Note: the structured data that you provide in your Pagemap is does not impact your site's listing in Google Web Search results, and is not directly visible to your users.
It is only Google Custom Search that recognizes it and can use it to add elements such as actions or custom attributes to search results pages.
Of course your own application or scripts can use this metadata as well. However if you want optimise your general Google search results you will need to research the dark arts of Search Engine Optimisation (SEO).
# PageMap elements
You add elements (for example, an action) to a PageMap using a DataObject. DataObjects are of different types. You mark a DataObject as a specific type using th e"type" attribute of the DataObject tag:
Each DataObject has a number of attributes, such as a label or URL, which you can customize as you choose.
You can create any type of structured data to a DataObject you like, but Google Custom Search recognizes several standard DataObjects listed in the following table, and will render them in search results:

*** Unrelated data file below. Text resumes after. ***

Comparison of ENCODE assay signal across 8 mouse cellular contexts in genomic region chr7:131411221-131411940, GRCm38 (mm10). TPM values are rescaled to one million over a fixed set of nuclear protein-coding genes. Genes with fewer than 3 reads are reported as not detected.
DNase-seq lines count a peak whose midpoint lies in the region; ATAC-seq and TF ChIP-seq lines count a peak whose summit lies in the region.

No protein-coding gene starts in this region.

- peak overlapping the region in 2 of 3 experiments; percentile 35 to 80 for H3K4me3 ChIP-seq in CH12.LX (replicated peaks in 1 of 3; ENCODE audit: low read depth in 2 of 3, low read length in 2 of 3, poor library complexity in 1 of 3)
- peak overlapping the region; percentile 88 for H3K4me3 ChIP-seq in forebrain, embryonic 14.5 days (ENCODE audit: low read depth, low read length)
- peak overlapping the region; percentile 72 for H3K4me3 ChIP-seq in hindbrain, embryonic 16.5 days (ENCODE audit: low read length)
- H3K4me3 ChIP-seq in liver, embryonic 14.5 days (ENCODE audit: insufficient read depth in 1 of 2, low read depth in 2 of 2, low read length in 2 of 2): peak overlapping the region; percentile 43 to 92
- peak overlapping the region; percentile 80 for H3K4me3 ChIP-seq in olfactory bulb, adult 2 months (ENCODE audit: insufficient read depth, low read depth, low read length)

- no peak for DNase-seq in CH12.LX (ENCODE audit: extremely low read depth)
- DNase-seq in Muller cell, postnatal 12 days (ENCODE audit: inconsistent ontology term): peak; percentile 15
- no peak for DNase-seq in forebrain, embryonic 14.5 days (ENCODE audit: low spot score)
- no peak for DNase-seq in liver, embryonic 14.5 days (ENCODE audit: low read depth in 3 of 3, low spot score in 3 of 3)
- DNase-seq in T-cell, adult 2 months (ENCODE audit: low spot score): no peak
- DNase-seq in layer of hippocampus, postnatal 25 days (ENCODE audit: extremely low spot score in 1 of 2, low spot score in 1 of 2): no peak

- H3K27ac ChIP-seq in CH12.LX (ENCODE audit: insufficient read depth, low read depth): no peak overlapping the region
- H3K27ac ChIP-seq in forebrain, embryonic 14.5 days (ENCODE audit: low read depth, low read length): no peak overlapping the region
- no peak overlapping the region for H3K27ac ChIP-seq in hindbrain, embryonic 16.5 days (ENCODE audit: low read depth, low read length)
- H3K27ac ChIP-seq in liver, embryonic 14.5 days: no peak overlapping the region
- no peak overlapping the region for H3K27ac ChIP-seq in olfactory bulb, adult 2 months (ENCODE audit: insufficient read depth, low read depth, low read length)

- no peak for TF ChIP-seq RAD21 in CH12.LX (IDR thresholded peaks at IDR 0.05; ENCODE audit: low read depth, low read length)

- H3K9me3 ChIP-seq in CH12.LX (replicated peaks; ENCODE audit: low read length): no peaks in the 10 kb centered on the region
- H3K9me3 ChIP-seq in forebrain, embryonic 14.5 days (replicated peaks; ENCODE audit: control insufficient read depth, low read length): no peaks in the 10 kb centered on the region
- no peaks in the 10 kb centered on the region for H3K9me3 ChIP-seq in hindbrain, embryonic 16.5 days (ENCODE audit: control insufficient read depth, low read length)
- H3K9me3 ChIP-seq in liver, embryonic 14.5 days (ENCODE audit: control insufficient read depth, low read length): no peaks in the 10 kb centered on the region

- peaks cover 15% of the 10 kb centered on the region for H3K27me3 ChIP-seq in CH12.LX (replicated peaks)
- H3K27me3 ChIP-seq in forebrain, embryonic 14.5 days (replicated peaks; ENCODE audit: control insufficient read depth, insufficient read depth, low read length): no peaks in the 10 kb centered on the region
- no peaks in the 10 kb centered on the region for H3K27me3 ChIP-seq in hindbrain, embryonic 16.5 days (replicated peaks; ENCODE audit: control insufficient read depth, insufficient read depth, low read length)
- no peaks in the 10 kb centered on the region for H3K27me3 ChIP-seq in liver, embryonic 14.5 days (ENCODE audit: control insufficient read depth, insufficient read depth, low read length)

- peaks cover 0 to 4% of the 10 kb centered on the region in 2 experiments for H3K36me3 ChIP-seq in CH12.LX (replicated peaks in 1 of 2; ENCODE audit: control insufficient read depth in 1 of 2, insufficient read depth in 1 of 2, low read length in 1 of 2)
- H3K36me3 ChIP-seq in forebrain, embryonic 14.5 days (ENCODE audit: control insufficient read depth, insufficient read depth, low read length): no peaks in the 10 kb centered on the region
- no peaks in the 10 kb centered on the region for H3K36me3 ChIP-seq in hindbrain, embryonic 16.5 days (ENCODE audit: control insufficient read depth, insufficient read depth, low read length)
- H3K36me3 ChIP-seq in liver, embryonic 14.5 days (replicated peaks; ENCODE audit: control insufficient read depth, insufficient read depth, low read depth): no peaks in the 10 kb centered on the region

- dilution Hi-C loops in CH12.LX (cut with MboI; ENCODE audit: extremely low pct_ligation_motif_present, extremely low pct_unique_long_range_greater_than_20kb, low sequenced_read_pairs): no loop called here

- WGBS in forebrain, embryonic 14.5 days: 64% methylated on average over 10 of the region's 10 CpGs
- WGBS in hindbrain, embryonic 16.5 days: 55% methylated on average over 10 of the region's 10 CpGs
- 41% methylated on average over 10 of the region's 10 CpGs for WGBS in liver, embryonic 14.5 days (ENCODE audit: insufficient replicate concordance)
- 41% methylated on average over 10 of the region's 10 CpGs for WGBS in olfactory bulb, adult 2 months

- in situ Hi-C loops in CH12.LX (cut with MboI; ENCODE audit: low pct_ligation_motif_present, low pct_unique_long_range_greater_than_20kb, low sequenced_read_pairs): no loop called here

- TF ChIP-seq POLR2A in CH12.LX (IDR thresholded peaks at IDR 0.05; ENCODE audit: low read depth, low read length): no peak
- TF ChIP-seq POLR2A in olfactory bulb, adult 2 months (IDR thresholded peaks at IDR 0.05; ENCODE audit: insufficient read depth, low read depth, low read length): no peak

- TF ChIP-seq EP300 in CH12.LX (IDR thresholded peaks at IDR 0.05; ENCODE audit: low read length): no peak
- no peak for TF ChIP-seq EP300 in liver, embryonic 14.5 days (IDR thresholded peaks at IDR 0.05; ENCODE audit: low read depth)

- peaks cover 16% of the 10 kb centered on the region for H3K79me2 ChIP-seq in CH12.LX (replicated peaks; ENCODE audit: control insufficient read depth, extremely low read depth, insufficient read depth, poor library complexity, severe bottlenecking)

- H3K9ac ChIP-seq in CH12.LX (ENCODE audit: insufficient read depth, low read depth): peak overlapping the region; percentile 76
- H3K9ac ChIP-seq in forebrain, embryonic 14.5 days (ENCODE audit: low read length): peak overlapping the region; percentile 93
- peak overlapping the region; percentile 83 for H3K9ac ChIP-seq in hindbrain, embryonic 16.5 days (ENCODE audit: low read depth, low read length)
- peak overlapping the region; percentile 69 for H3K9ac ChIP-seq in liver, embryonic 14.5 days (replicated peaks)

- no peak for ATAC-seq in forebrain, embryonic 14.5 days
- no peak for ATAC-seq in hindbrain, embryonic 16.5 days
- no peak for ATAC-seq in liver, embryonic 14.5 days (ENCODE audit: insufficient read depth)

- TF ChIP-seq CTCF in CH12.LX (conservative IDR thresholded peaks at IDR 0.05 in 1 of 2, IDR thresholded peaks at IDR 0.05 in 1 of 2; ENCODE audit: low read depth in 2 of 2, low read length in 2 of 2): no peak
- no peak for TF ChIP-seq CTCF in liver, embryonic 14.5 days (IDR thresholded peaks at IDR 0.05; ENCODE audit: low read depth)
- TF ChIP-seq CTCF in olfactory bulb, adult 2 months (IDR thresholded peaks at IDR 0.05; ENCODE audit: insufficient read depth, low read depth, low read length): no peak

DataObject Required attributes thumbnail src, height, width action label, url, class publication author, date, category
However you are able to include your own arbitrary key:value markup using the "attribute" tag:
<PageMap> <DataObject type="document"> <Attribute name="pagetype"> Product Details </Attribute> </DataObject> </PageMap>
This allows you to then search / filter for specific pages marked up with such tags or ranges of tags.
# Using Sitemaps
Once you have structured how you want to represent your page metadata and then added it to your page, or sitemap, you need to: * Telling Google About Metadata
# Test Your Page
To see the PageMap data Google can extract from your page, use the rich snippets testing tool - google.com
# See also